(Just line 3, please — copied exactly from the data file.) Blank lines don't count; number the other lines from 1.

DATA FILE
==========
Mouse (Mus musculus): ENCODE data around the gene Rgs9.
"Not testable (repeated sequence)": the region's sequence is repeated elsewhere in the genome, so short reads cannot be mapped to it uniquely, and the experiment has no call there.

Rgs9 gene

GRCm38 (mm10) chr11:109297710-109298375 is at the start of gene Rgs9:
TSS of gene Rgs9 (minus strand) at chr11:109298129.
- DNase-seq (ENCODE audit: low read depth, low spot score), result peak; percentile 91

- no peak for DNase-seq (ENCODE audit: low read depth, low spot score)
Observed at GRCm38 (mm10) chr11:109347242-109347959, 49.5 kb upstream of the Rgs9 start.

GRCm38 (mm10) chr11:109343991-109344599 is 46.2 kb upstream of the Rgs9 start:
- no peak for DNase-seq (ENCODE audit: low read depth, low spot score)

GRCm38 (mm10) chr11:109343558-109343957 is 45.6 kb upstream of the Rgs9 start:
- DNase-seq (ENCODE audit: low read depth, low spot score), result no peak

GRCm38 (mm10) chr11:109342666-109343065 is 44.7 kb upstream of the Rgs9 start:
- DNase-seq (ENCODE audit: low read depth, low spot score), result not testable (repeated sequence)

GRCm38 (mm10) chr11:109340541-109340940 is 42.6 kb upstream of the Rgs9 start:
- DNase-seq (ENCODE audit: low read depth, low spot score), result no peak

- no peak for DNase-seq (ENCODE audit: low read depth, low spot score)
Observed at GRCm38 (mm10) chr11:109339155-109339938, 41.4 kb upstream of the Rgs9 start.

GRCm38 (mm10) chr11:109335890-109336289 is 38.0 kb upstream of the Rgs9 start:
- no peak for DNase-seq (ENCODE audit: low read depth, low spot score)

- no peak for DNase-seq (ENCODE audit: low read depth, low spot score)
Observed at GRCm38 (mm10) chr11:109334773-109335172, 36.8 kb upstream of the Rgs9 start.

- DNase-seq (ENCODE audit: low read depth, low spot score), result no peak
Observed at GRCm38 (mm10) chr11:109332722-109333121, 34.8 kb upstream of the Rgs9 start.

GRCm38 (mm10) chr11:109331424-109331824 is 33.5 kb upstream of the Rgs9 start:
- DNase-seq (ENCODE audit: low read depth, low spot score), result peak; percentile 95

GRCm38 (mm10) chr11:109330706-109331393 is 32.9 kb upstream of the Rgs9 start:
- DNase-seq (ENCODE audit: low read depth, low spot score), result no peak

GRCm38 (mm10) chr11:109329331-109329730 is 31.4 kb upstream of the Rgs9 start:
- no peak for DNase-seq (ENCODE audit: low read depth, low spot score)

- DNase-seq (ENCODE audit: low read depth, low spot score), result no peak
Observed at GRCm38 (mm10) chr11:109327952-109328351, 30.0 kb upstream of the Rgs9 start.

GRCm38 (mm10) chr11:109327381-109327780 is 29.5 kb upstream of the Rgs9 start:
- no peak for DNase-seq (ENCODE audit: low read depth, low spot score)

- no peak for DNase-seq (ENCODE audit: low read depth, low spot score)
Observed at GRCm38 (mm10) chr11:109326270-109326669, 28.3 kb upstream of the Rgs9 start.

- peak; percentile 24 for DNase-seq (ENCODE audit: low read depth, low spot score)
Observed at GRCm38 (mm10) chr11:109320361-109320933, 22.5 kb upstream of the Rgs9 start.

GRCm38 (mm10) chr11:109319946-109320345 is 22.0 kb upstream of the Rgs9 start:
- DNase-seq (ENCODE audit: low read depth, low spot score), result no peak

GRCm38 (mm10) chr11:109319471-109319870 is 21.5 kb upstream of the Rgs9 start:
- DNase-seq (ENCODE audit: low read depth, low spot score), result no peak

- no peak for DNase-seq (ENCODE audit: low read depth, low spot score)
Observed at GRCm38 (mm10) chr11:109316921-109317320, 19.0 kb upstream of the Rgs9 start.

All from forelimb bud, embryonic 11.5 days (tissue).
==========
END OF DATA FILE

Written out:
Rgs9 gene